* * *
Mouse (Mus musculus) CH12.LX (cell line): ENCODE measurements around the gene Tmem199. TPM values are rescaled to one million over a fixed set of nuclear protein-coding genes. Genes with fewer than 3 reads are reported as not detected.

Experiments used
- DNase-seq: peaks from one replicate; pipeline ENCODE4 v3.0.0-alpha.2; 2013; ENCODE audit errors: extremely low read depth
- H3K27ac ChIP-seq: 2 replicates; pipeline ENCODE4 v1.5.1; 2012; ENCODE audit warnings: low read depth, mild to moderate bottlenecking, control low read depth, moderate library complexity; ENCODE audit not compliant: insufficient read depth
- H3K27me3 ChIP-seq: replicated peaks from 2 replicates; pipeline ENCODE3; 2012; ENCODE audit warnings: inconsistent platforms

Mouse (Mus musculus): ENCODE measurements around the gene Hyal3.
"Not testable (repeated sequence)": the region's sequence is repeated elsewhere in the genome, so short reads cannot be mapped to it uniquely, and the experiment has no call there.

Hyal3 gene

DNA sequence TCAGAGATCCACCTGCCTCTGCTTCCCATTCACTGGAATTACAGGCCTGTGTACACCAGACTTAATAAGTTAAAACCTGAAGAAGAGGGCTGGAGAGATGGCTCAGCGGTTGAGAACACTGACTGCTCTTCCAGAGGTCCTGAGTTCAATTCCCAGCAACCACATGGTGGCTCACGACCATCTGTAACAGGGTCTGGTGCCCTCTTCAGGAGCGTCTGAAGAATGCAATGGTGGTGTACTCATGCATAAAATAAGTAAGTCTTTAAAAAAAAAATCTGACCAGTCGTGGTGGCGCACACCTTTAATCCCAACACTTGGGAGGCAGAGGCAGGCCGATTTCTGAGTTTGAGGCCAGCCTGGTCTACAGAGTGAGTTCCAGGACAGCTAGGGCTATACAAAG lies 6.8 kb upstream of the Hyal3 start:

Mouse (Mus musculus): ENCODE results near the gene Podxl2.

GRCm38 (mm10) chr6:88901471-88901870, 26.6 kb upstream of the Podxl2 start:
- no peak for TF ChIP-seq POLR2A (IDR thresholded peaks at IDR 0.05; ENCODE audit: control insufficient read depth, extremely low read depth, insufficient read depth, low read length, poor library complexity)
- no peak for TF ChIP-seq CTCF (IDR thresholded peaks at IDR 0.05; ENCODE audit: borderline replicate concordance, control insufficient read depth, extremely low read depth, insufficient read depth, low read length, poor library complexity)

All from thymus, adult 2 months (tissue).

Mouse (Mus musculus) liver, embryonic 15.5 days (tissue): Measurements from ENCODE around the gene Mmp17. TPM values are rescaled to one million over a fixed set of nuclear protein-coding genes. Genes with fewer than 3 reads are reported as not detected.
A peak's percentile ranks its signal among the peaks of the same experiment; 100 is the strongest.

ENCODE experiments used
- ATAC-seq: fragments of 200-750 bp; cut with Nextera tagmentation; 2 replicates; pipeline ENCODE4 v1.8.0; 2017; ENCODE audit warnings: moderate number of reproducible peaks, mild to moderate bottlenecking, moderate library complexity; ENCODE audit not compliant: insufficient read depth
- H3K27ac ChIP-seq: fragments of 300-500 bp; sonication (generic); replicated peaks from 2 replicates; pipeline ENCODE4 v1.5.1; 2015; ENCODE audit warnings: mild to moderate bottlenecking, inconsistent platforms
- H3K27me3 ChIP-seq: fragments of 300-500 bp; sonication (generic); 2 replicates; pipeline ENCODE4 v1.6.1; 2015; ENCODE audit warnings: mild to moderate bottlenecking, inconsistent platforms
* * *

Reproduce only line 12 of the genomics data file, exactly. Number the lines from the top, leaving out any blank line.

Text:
- no peak for TF ChIP-seq POLR2A (IDR thresholded peaks at IDR 0.05; ENCODE audit: control insufficient read depth, extremely low read depth, insufficient read depth, low read length, poor library complexity)